When you start a fashion brand, you have a lot of options on how to sell your clothes to customers. Fashion entrepreneurs wanting to build a successful e-commerce shop have a mind blowing array of resources at their disposal. Two of the most popular are Etsy and Shopify.
What’s the difference between Etsy and Shopify?
Etsy and Shopify, while both very popular, are very different platforms. Think of Etsy as space your virtual shop rents out in someone else’s virtual mall. It’s your job to pay the bills to lease the space, but you can set up your store however you like, and, as long as you obey the rules of your lease, you can continue operating your store as you want. Shopify is more of a warehouse of tools that you need a subscription or membership to access. You can then use those tools to build a stand alone virtual store, on your own domain, independent of a virtual mall leasing agent.
So which platform is right for you? Let’s take a look at two of the factors that could most influence your choice: cost and customer retention/attraction.
Which Costs Less?
The Standard Etsy shop plan is completely free, but there’s also an Etsy Plus plan for $10 a month, with more features included. A Premium option will debut next year with likely even more advantages and a higher price tag. However, be aware that despite the low subscription cost, Etsy does charge shop owners a number of fees. There’s the:
Listing fee of $0.20 for each product you add to your shop’s inventory
Transaction fee charge of 5% of the list price for any item you sell
In-Person Selling fee of $0.20 charged when you conduct in-person sales
Payment processing fee for shop owners using Etsy payments
Since Shopify is more of a tool provider for e-commerce shop owners rather than a marketplace like Etsy, they do not provide a free subscription. Instead, they offer a $29 Basic Shopify package, a $79 Shopify package, and a $299 Advanced Shopify subscription, each with corresponding features and benefits.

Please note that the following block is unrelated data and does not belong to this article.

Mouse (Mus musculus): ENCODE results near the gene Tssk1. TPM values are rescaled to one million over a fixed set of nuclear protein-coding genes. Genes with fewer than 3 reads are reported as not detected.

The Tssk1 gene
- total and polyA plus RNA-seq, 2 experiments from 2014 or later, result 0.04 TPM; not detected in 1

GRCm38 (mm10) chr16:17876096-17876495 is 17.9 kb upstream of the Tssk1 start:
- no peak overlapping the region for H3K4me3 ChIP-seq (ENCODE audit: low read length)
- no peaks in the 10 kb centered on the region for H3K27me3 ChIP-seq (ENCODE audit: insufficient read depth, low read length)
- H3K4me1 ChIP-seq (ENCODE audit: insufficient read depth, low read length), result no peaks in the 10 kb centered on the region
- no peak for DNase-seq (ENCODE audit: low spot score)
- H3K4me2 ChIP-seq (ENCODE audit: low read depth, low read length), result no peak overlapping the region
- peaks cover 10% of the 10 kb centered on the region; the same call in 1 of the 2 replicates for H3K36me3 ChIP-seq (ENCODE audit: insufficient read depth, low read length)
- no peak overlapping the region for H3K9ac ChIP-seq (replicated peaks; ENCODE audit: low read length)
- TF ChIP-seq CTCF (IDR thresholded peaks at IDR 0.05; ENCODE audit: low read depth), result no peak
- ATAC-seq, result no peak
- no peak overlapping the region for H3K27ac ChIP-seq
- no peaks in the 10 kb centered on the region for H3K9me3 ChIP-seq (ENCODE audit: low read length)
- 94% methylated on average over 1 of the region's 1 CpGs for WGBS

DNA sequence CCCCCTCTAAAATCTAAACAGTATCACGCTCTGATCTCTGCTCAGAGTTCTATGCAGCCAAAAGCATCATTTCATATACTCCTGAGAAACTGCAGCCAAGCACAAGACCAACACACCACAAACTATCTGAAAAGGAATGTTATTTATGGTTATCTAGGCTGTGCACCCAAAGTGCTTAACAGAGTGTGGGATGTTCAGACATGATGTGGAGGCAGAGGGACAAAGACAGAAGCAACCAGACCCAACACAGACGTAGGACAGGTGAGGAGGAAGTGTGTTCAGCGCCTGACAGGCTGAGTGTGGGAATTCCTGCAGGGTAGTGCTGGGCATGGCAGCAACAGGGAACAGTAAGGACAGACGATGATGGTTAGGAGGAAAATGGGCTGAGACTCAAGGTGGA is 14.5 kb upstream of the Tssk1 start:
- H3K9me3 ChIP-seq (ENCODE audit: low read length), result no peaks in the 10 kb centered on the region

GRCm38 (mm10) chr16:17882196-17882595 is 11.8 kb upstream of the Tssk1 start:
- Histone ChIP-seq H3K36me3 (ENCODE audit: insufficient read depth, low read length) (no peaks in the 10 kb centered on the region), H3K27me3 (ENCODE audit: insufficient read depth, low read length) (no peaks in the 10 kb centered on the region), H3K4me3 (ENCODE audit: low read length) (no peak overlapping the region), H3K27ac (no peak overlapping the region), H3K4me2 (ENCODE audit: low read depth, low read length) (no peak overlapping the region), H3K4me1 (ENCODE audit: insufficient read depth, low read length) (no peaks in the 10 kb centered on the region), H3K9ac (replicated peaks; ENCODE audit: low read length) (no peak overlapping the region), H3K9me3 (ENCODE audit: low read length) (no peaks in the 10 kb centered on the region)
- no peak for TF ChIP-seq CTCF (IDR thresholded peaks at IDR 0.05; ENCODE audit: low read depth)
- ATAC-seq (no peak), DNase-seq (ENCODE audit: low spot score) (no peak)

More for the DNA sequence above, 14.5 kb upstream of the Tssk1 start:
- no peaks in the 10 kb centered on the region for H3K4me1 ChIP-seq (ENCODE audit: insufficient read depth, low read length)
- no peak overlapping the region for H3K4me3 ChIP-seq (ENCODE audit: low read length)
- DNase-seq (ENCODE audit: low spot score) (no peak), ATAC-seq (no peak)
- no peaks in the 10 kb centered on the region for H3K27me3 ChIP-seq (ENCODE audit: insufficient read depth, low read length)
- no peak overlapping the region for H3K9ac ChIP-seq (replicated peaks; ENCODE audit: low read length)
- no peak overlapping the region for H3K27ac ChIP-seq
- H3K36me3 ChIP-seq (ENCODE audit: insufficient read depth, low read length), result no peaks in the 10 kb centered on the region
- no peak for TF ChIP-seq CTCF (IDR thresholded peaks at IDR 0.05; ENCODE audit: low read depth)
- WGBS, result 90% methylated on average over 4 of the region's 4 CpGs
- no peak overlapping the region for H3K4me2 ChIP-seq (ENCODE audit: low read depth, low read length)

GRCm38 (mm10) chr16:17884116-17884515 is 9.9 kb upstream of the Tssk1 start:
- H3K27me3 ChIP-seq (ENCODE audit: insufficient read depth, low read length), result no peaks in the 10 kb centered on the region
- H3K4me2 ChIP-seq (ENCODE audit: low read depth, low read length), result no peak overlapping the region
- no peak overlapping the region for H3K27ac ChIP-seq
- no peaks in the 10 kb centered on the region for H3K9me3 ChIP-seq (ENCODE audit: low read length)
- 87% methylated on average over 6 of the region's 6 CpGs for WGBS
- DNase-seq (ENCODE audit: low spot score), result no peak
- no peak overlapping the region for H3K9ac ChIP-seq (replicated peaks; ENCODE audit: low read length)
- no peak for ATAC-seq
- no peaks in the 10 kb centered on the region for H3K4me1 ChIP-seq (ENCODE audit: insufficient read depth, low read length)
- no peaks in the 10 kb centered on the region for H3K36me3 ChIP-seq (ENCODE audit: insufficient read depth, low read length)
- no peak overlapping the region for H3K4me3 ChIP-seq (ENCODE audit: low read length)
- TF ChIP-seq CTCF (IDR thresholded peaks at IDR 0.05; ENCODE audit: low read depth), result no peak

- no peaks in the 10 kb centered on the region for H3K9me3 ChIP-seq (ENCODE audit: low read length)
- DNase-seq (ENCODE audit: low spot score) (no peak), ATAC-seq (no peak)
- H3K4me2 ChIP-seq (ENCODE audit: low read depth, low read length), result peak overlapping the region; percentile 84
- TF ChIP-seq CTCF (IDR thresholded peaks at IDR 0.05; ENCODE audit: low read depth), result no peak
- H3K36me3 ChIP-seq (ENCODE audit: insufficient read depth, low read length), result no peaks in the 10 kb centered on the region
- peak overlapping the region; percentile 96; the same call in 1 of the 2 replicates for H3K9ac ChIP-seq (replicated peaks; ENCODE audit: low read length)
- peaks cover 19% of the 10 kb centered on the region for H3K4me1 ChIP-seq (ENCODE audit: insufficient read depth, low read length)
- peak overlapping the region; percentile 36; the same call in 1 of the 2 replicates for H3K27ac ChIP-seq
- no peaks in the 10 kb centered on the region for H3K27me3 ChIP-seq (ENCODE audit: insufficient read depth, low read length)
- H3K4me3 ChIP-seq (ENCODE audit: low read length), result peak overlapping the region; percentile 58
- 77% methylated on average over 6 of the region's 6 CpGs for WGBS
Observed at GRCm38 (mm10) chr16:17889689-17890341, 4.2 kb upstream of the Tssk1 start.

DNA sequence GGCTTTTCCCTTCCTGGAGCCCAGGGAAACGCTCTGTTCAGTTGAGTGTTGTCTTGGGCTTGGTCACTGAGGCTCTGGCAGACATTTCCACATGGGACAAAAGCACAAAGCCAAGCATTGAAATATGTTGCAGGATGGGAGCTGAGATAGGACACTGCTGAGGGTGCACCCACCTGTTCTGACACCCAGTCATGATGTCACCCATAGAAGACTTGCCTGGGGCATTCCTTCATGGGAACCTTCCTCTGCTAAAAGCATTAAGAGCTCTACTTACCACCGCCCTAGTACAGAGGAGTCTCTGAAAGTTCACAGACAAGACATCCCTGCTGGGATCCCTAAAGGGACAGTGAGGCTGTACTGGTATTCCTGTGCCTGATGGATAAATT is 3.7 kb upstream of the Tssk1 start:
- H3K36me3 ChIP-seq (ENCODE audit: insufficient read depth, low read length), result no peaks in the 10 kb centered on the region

The credit card processing fees for all Shopify users varies from 2.9% + $0.30 to 2.2% based on your subscription level and whether the sale occurred in person or online, but transaction fees only get charged when the shop owner uses a payment processor other than Shopify Payments. Those fees can very between 2% and 0.5%, depending on your subscription. There are also fees for any apps you choose to add to your Shopify shop to give it more complex e-commerce capabilities.
Which Does More to Help Turn Browsers into Customers?
To earn success as e-commerce platforms, both Etsy and Shopify need their customers to be successful. One way they help do this is by discouraging shopping cart abandonment:
Shopify allows shop owners to send customers who abandon their cart a reminder email to complete their purchase.
Earlier this year, Etsy made it possible for shop owners to do something similar, and send abandoned cart customers targeted coupon codes to incentivize a return to cart and purchase.
Both services provide tracking and analytics on the reminders.
However, before you can remind a user to return to your store, you must get them there in the first place. Etsy does this through their promoted and featured listings.
Promoted listings are ad space you can buy on Etsy that present to shoppers in a way that functions similar to Google Adwords. Whether or not they show up depends on what you’ve opted to pay for each shopper who clicks on your ad and how likely Etsy feels a buyer is to click on your ad.
Getting featured can happen to any Etsy business owner in good standing. However, it helps to be active in their community, and as with traditional SEO, it helps to have good content and search engine optimized product listings.
Shopify, on the other hand, offers a number of paid and free apps that business owners can add to help market their store to online shoppers via a number of platforms.
As mentioned above, Etsy’s promoted listings function similar to Google Adwords and earning an Etsy feature works similarly to good SEO, which are both tools that e-commerce shop owners can and should use either in addition to their Etsy marketing tools or along with their Shopify shop apps.
Finding Success with Etsy or Shopify
To run a successful e-commerce store on either Etsy or Shopify, you’ll not only have to take the time to set up a good store, you'll have to invest in some sort of marketing. You’ll also have to have clear, beautiful images of your clothing and unique products that will catch shoppers’ eyes and stand out online.
While setting up an Etsy store is more straightforward than setting up a Shopify shop because you won’t have to purchase a domain, arrange for hosting, or assemble a website, no matter which platform you choose, you’ll still need to do the branding and marketing grunt work to make your brand really sing.
Do you use Etsy or Shopify to sell your products? What’s been your experience? Let us know!